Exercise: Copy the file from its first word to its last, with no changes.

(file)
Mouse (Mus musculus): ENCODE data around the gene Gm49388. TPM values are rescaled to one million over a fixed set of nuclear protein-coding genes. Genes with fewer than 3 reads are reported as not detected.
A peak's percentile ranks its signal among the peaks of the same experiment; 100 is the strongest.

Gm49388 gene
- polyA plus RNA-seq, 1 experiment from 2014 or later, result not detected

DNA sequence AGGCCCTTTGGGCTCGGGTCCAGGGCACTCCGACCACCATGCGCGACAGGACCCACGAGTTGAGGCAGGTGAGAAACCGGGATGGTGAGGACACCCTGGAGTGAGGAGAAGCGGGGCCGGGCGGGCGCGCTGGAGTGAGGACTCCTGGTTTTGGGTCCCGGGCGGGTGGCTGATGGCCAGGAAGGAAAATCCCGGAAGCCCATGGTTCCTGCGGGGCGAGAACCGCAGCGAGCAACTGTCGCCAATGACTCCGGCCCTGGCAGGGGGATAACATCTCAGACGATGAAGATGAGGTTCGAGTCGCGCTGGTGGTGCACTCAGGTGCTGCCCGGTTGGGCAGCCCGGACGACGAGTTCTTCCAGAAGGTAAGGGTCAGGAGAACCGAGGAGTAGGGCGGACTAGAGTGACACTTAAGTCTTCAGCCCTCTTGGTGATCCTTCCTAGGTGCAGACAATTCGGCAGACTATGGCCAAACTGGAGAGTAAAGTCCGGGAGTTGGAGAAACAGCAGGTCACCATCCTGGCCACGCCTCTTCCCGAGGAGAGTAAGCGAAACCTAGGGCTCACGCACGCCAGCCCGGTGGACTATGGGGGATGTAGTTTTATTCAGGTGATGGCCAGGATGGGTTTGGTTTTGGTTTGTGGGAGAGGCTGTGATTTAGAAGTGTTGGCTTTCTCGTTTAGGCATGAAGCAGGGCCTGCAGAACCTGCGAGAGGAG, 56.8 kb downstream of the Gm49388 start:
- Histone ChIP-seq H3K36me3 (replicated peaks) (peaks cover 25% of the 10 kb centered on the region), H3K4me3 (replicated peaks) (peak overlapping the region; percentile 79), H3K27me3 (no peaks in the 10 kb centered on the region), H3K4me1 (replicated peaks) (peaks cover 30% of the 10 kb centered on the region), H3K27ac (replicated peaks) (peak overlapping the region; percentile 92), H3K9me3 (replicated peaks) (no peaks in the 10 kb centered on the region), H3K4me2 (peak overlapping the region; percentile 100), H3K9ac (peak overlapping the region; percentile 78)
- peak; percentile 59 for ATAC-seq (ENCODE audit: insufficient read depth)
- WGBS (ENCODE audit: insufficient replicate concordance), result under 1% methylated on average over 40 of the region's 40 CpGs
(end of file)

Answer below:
Mouse (Mus musculus): ENCODE data around the gene Gm49388. TPM values are rescaled to one million over a fixed set of nuclear protein-coding genes. Genes with fewer than 3 reads are reported as not detected.
A peak's percentile ranks its signal among the peaks of the same experiment; 100 is the strongest.

Gm49388 gene
- polyA plus RNA-seq, 1 experiment from 2014 or later, result not detected

DNA sequence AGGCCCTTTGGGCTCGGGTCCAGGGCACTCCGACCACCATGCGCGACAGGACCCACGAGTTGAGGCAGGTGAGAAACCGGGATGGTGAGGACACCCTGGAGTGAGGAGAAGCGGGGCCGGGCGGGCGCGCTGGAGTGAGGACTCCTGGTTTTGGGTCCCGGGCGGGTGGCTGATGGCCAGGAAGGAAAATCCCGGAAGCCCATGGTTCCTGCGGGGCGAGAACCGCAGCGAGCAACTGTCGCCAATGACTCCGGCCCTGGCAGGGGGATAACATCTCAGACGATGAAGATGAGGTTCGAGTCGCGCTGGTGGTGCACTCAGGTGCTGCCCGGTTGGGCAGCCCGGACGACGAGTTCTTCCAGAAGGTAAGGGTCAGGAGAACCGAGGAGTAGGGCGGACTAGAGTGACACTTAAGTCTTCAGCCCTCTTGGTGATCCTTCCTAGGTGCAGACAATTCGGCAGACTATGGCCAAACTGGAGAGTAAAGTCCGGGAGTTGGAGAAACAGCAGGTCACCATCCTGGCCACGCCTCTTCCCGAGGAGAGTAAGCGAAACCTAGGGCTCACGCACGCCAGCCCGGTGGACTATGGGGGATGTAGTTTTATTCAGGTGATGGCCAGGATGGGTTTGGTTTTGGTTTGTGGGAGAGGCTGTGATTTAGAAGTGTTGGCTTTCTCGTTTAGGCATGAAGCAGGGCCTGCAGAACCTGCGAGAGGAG, 56.8 kb downstream of the Gm49388 start:
- Histone ChIP-seq H3K36me3 (replicated peaks) (peaks cover 25% of the 10 kb centered on the region), H3K4me3 (replicated peaks) (peak overlapping the region; percentile 79), H3K27me3 (no peaks in the 10 kb centered on the region), H3K4me1 (replicated peaks) (peaks cover 30% of the 10 kb centered on the region), H3K27ac (replicated peaks) (peak overlapping the region; percentile 92), H3K9me3 (replicated peaks) (no peaks in the 10 kb centered on the region), H3K4me2 (peak overlapping the region; percentile 100), H3K9ac (peak overlapping the region; percentile 78)
- peak; percentile 59 for ATAC-seq (ENCODE audit: insufficient read depth)
- WGBS (ENCODE audit: insufficient replicate concordance), result under 1% methylated on average over 40 of the region's 40 CpGs